The Foreign Residency Requirement has several names such as the “Two-year Home Country Physical Presence Requirement” or the “Home Residence Requirement,” but essentially they are all describing the same thing. According to the Immigration and Nationality Act, J-1 visa holders, who have completed their program, are mandated to reside in their home country for a minimum of two years.
The individual may be able to travel to the United States under the B-1/B-2 visa, though time spent out of the home country will not count towards the Foreign Residency Requirement. The Foreign Residency Requirement must be fulfilled before any other action can occur. The individual is not allowed to do any of the following:
- Inside the U.S.:
- Submit a change of status in order to become a lawful permanent resident.
- Change to a non-immigrant status such as the H Visa (temporary work) or L Visa (intracompany transferee).
- Outside the U.S.:
- Obtain an immigrant visa at a U.S consulate or embassy.
- File for an H visa, L visa, or K visa (fiance visa).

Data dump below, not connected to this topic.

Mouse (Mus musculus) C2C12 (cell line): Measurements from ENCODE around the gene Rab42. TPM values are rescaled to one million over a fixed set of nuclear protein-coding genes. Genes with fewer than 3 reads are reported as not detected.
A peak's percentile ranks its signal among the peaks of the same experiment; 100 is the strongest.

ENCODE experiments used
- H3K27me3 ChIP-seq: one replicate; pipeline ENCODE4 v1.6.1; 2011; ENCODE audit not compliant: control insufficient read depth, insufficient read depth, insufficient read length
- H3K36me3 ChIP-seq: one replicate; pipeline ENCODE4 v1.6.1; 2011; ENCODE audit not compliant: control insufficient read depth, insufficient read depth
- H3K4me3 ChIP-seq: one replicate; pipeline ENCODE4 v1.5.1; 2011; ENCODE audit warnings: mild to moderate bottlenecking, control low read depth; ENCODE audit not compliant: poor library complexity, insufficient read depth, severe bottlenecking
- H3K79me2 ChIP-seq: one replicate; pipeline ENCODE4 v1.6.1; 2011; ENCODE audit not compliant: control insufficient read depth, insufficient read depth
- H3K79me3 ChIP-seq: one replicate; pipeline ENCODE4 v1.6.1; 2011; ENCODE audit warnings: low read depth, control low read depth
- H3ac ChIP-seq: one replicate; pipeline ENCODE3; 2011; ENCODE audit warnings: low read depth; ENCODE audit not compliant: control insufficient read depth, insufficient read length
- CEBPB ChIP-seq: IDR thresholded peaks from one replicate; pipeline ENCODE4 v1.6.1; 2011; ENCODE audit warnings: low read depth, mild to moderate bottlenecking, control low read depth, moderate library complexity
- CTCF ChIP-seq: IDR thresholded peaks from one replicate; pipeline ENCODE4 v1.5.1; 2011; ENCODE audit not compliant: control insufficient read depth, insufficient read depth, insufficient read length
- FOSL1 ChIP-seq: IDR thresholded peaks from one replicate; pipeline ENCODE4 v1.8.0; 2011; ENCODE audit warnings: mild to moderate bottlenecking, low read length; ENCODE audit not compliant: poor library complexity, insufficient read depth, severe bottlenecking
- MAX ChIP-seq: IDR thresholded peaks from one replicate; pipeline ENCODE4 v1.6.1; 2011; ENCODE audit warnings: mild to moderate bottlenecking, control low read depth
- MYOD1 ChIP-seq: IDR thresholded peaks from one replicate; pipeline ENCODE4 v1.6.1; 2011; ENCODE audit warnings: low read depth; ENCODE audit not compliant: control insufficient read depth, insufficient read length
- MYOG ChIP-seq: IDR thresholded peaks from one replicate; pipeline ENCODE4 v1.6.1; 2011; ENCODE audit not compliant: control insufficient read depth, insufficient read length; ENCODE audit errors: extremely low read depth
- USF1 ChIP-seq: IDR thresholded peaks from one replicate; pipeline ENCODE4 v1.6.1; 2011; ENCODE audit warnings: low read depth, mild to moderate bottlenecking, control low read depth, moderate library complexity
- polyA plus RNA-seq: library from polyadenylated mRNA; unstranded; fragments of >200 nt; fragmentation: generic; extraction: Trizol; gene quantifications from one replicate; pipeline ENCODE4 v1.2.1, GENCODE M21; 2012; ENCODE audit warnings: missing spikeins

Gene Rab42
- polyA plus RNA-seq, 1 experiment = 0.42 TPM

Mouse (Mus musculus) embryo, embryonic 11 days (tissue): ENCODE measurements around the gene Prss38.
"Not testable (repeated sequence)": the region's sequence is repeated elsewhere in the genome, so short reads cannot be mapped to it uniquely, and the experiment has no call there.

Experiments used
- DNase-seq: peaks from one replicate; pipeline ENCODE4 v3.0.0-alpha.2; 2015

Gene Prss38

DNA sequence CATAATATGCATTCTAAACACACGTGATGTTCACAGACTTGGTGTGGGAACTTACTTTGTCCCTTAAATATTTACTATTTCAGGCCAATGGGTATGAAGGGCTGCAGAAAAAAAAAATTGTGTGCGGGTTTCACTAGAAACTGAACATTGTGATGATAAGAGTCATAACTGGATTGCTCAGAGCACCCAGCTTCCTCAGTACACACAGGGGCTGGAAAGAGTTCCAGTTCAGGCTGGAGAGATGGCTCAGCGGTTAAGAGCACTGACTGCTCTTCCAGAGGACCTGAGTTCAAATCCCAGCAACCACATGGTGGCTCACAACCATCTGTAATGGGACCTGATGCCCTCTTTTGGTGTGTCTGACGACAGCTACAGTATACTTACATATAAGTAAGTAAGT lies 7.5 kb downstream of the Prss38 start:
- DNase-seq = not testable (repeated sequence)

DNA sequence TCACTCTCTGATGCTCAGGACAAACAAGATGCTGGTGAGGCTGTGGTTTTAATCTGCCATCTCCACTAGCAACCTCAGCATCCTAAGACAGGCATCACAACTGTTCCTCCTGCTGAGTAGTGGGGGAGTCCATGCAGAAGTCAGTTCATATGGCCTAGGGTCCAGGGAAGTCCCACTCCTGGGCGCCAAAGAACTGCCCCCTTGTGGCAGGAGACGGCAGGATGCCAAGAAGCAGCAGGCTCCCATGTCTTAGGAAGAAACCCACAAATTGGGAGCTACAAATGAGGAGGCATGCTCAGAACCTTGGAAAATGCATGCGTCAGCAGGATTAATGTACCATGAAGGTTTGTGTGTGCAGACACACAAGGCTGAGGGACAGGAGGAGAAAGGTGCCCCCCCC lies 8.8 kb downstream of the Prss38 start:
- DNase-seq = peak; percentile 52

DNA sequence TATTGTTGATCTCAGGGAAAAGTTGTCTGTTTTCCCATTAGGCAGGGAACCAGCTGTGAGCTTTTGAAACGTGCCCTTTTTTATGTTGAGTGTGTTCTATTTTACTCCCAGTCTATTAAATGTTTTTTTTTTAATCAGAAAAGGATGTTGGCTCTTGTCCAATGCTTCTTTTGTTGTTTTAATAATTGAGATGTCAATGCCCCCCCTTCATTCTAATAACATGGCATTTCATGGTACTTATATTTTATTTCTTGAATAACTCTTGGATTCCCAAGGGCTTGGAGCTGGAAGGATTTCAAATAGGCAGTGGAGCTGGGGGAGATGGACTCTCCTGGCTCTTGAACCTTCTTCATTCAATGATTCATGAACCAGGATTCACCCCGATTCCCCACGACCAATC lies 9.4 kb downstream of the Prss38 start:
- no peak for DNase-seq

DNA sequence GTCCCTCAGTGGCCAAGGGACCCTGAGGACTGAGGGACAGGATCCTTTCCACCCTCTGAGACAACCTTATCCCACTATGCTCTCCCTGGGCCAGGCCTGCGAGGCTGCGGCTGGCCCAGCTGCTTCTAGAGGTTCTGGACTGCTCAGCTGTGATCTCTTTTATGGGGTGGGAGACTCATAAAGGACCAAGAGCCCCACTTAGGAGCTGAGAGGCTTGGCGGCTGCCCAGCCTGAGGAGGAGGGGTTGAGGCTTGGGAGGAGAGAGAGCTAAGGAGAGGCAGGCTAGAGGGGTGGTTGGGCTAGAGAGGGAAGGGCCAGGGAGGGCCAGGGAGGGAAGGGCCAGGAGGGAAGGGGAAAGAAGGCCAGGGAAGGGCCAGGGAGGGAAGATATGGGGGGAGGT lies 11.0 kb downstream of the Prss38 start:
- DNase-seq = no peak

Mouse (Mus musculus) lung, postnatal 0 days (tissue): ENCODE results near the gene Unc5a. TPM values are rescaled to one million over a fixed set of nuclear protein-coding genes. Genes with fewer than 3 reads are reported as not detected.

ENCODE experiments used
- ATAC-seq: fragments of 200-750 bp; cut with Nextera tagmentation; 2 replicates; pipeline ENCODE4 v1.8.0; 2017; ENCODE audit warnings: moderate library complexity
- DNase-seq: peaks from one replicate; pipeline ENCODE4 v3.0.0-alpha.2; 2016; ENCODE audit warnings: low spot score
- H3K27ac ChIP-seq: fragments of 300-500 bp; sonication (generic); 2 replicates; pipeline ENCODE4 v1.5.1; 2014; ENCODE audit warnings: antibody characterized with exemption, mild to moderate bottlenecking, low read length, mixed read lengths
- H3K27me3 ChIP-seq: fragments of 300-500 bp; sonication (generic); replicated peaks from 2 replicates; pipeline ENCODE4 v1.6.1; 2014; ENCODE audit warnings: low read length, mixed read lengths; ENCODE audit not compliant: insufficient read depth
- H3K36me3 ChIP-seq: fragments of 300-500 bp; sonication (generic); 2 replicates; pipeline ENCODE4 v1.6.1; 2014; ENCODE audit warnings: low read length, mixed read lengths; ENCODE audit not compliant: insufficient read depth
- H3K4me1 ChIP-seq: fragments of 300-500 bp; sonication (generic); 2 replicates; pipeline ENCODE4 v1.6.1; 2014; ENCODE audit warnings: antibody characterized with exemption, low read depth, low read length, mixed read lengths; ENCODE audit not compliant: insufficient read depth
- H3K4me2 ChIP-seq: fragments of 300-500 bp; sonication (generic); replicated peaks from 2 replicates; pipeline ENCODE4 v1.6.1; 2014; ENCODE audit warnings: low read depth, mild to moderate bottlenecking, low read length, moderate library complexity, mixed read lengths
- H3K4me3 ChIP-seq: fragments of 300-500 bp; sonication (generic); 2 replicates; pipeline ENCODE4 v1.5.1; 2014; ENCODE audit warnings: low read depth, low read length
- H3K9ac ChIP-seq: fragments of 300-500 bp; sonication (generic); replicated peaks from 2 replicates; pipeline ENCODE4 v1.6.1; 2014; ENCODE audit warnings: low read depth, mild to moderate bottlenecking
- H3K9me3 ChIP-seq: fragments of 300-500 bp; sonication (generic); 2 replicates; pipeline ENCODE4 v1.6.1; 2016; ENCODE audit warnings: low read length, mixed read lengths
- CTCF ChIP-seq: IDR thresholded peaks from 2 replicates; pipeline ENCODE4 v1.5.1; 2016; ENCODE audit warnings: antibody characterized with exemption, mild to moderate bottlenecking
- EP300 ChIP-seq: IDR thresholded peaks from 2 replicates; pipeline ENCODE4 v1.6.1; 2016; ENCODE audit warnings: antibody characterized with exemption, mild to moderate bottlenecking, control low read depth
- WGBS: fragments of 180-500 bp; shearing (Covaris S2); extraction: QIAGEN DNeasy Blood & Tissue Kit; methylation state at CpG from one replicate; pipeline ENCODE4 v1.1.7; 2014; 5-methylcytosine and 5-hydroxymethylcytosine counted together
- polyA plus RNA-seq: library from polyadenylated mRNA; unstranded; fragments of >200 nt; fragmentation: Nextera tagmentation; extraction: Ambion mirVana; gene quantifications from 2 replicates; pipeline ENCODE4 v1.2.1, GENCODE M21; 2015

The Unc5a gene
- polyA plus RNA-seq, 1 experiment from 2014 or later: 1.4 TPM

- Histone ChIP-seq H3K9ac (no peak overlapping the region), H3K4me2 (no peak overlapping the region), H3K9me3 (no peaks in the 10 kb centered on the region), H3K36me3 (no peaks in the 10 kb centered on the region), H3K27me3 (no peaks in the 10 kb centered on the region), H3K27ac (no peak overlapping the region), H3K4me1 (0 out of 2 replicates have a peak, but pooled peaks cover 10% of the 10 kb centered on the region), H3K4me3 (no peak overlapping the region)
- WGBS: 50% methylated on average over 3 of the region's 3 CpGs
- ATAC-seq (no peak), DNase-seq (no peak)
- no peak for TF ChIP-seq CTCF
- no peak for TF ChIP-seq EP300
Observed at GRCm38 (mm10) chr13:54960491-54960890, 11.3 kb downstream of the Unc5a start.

Obligated Participants of the Foreign Residency Requirement:
- If the individual was involved in a government-funded exchange program, the J-1 visa holder would be subject to the Foreign Residency Requirement. The J-1 programs are financially supported by either the home country government or the United States. Funding may also come from an international organization. However, there are some exceptions to the rule:
- If the J-1 visa holder received government grants that were not specified for the international exchange, the individual is not subject to the Foreign Residency Requirement.
- If the J-1 visa holder was a university professor and he/she received a government grant that was partly used for salaries or stipends. The stipends and salaries must have been used for graduate students or research colleagues. If the J-1 holder is unsure if the exchange program was financially supported by the government, it is suggested to speak with the indicated program officer for assistance.
- J-1 holders who were engaged in a specialized program that is considered a necessity for further development in the individual’s home country are subject to the Foreign Residency Requirement. The specialized skill must also appear on the government list.